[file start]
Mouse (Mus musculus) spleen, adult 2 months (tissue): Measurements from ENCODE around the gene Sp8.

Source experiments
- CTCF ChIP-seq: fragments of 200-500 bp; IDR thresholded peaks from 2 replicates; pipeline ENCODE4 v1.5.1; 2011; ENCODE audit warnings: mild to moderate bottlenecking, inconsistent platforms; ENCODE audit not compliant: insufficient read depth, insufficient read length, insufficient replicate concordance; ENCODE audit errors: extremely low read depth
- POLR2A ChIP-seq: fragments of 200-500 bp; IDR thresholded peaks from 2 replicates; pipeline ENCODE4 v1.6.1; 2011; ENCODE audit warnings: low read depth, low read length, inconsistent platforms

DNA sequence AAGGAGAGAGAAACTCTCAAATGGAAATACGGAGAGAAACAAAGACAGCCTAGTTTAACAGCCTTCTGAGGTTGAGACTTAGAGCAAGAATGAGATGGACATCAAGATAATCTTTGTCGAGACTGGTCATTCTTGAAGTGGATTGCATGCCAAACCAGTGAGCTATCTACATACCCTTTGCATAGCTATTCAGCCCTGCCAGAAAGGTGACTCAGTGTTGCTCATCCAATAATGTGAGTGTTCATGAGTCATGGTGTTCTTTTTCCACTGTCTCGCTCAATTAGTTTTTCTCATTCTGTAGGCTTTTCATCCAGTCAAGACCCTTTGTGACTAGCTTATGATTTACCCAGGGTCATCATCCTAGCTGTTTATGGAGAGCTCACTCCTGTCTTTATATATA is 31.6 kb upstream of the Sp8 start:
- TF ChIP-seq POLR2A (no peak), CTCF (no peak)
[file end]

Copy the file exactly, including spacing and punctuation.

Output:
Mouse (Mus musculus) spleen, adult 2 months (tissue): Measurements from ENCODE around the gene Sp8.

Source experiments
- CTCF ChIP-seq: fragments of 200-500 bp; IDR thresholded peaks from 2 replicates; pipeline ENCODE4 v1.5.1; 2011; ENCODE audit warnings: mild to moderate bottlenecking, inconsistent platforms; ENCODE audit not compliant: insufficient read depth, insufficient read length, insufficient replicate concordance; ENCODE audit errors: extremely low read depth
- POLR2A ChIP-seq: fragments of 200-500 bp; IDR thresholded peaks from 2 replicates; pipeline ENCODE4 v1.6.1; 2011; ENCODE audit warnings: low read depth, low read length, inconsistent platforms

DNA sequence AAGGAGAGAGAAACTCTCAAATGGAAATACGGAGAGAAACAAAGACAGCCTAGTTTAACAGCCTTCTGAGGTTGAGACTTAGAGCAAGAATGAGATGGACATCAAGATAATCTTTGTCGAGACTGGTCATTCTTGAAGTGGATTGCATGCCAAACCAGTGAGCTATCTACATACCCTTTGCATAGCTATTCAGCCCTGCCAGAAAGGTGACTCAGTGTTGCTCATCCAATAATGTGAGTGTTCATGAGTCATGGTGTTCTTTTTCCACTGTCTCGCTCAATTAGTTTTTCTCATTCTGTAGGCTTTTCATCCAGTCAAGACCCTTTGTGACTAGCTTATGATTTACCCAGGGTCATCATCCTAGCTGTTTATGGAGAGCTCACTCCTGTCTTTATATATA is 31.6 kb upstream of the Sp8 start:
- TF ChIP-seq POLR2A (no peak), CTCF (no peak)